The Guardian • Issue #2067


  • The Guardian
  • Issue #2067

The increasing concentration of wealth and power among mega-corporations, facilitated in no small part by rigged rules of the global economy, is undermining democracy, economic security and planetary health. A report by the development organisation Global Justice Now – delves into this problem of monopoly capitalism.

The global economy is dominated by gigantic corporations. These huge businesses wield enormous power, crossing borders, avoiding laws and taxes, compelling governments to compete with each other for investment. The biggest corporations have captured eye-watering wealth, which far outweighs the economic power of most countries on earth. And that wealth and power is only growing. As the world is battered by a cost-of-living crisis, still recovering from the worst pandemic in a century, and struggling to cope with the effects of disastrous climate change, the profits of the biggest 500 firms on the planet nearly doubled, exceeding $3 trillion in 2021. Their combined income amounted to an almost unimaginable $38 trillion – equivalent to nearly 40 per cent of the entire world economy. That’s more than the GDP of all but the very richest countries in the world combined. The combined income of just the five biggest corporations in the world was more than the income of the poorest 2 billion people put together – one-quarter of the world’s population. One single corporation – Walmart – earned more than half-a-trillion dollars. That’s more than $1.5 billion every day, exceeding the GDP of even wealthy countries like Austria or Norway. Meanwhile, Apple, the most profitable private corporation in the world, saw its profits rocket by 65 per cent to $95 billion. These gigantic corporations have captured the economy, giving them the power to set prices, in sectors including food and energy. So while food and energy costs rise dramatically for ordinary people, corporations in those sectors are under no pressure to lower prices even as their profits spiral into the stratosphere. The big five oil corporations, for instance, brought in record profits of $195 billion in 2022, funnelling around $110 billion straight into the pockets of mostly very wealthy shareholders.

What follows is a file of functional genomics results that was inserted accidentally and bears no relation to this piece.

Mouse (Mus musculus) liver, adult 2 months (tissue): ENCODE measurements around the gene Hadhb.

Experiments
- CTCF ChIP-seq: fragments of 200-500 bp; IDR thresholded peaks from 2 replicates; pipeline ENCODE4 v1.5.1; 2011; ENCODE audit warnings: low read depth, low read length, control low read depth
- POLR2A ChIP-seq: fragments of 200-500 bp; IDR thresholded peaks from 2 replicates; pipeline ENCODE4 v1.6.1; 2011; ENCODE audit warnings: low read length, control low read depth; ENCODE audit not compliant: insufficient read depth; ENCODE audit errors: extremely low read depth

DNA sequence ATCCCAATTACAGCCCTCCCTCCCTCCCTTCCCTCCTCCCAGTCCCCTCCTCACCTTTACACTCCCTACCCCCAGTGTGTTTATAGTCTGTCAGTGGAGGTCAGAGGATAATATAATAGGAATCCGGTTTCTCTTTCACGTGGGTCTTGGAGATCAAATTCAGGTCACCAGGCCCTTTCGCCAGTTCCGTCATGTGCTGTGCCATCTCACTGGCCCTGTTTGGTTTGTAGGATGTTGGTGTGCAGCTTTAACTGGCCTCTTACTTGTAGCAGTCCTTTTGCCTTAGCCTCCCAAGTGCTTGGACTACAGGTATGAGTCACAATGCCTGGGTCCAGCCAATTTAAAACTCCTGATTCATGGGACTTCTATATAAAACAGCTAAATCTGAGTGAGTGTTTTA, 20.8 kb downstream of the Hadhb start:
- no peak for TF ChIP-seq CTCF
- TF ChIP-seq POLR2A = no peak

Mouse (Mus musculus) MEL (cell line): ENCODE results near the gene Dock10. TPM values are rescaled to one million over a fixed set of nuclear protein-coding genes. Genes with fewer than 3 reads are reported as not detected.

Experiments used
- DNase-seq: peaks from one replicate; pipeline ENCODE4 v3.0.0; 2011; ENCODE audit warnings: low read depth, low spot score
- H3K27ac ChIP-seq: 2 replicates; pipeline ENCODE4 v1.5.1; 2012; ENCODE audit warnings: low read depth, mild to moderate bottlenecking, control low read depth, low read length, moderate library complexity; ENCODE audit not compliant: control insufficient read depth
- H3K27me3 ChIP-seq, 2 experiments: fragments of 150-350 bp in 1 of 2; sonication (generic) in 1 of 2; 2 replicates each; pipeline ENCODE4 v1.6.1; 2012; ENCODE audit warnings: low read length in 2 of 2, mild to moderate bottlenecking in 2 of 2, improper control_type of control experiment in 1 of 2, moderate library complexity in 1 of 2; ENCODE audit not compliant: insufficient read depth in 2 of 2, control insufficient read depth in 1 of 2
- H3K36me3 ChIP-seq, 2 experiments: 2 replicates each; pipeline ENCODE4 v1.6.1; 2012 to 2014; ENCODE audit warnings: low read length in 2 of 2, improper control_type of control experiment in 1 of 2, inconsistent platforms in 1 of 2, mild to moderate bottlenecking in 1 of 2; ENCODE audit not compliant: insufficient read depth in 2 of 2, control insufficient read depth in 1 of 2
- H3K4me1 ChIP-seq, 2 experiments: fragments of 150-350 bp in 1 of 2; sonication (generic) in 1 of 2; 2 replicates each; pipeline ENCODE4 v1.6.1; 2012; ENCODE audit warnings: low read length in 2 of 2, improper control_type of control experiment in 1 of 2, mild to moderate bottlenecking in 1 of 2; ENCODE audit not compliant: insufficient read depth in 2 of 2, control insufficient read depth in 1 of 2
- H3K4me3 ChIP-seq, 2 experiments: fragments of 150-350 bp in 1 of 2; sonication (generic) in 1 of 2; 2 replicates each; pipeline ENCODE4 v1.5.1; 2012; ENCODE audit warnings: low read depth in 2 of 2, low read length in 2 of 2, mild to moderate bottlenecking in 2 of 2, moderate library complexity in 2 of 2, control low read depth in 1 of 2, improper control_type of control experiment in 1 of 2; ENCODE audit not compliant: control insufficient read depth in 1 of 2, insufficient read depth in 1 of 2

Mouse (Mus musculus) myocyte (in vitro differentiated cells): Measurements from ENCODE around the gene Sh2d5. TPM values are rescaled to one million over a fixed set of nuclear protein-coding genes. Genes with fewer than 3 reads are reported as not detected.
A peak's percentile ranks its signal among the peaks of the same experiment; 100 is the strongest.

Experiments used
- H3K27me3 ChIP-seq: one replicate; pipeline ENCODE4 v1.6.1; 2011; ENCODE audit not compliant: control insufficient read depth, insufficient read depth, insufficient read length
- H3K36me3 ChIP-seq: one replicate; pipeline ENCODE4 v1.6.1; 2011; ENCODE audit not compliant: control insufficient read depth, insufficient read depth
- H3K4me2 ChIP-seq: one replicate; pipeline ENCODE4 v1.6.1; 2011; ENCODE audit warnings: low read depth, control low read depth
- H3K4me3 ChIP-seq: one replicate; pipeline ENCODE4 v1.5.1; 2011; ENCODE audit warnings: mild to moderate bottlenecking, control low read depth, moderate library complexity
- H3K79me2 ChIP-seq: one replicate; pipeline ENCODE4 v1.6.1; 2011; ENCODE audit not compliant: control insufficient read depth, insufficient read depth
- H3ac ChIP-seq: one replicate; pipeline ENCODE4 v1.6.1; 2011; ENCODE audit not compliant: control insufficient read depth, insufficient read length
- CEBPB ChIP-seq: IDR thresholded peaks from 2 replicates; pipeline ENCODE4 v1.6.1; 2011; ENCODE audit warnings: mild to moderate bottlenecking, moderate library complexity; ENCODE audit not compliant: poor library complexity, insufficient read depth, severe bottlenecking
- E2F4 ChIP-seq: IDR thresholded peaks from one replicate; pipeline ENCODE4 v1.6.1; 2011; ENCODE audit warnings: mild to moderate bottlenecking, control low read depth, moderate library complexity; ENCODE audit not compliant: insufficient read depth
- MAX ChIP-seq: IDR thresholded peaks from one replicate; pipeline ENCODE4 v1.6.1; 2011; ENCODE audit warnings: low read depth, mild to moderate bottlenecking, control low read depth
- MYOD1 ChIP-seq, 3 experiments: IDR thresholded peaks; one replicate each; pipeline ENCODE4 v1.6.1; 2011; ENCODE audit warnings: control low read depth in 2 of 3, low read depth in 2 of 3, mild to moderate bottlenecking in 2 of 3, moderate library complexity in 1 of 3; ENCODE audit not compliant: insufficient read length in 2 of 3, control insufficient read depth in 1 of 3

PARASITE OF THE WEEK: The WA Cook government. Their decision to reinstate the export ban for Perth Basin gas projects but officially lifting it in other parts of the state, puts the Kimberley at serious risk. Buru Energy is pursuing a floating gas facility and associated pipeline in order to export oil and gas from its Kimberley tenements. Activist organisation Lock the Gate Alliance WA Coordinator Claire McKinnon said the Cook government appeared to be doubling down on its support for the dangerous, polluting industry in the Kimberley. “Oil and gas companies hold huge tenements over breathtakingly beautiful and culturally rich parts of the Kimberley, and the projects they have planned would all rely on building new destructive pipelines for export,” she said. “This could have been an opportunity for the Cook government to protect the Kimberley’s communities, culture, and precious environment from the scourge of oil and gas. Yet here in WA, the Cook government is eager to fan the flames on an already overheating planet, instead of responsibly putting in place a ban on fracking, and a ban on new oil and gas projects in the Kimberley.”

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